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The fallout from Seymour Hersh's investigative report on the death of Osama bin Laden continues, with many contending that the veteran reporter has wandered into conspiracy theory territory by claiming that the U.S. government and the Pakistani army worked together to kill the Al Qaeda leader, a plot that was covered up with a Hollywood-like narrative of Navy SEALs steeling across the border in stealth helicopters and taking bin Laden out in the dead of night.
But one aspect of Hersh's report is quietly gaining some serious attention: his claim that the U.S. was tipped off to bin Laden's hideout in Abbottabad by a rogue member of Pakistan's powerful military spy agency, Inter-Services Intelligence. The semi-official story is that the Obama administration tracked bin Laden down by following his couriers, but Hersh claims the Americans got the intelligence from a senior ISI officer who was seeking the U.S.'s $25 million award for information on bin Laden's whereabouts.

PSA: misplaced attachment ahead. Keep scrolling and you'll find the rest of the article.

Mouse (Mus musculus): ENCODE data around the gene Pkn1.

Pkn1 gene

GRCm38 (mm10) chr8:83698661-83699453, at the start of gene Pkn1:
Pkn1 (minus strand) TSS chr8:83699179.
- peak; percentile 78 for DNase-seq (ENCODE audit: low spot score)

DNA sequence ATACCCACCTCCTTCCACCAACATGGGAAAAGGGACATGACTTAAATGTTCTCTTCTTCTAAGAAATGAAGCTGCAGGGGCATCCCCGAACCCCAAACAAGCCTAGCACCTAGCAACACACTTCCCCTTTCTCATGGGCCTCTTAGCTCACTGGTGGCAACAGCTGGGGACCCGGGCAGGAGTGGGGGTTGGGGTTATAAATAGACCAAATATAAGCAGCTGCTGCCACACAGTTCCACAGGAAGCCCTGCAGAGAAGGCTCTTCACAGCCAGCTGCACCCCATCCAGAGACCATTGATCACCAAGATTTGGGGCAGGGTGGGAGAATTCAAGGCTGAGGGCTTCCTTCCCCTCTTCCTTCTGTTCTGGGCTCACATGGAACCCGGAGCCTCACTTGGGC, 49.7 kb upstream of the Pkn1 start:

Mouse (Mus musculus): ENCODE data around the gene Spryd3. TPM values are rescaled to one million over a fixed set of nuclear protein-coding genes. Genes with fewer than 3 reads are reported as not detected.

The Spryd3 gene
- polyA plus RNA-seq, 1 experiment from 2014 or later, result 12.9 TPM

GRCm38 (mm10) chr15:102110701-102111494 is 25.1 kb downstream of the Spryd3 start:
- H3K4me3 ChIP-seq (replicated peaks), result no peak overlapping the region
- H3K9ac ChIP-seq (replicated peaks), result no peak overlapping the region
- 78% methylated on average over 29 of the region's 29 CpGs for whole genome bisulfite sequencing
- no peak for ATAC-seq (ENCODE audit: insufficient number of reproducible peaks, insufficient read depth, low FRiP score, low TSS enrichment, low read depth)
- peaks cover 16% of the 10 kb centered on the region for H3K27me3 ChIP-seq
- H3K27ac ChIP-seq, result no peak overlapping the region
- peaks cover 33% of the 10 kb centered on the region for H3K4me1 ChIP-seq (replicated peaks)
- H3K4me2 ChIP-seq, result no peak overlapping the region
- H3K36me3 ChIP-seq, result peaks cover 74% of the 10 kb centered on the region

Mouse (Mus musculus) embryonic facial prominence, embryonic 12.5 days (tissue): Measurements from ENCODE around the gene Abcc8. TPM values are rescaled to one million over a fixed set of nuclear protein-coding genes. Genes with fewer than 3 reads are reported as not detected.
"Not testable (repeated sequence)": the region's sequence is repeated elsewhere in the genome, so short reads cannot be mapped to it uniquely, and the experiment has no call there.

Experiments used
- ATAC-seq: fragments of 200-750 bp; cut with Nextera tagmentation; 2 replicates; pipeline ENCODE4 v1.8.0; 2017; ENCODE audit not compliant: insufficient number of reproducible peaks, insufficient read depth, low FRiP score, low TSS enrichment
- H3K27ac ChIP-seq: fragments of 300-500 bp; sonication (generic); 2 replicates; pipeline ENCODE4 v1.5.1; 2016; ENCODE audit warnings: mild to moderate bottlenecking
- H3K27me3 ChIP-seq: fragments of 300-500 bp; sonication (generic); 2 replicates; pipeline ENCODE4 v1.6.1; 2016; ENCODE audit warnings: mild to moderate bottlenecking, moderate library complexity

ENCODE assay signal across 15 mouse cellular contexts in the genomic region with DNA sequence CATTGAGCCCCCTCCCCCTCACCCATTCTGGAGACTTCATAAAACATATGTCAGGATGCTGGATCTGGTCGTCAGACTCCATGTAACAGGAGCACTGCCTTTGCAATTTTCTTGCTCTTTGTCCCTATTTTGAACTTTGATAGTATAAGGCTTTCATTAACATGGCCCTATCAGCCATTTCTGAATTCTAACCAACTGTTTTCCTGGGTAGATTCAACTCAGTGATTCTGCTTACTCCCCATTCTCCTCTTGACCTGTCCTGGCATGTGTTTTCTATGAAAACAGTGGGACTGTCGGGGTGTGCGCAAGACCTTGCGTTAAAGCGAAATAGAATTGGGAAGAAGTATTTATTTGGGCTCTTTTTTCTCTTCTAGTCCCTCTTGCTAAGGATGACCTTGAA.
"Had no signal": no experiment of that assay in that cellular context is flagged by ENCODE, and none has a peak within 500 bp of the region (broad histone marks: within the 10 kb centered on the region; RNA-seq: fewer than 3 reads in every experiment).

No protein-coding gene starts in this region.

Carlotta Gall of The New York Times, who previously reported that the ISI brass was aware of bin Laden's presence in Abbottabad, writes that her "own reporting tracks with Hersh's" on this point. And Pakistan's The News, citing "well-informed intelligence circles," reports that the officer in question was one Brigadier Usman Khalid, who was subsequently given American citizenship. (Hersh claims the informant was relocated to the States with his family.)
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Which is all to say that the line from the White House, re-enacted in meticulous detail in the movie Zero Dark Thirty, may not be totally true.
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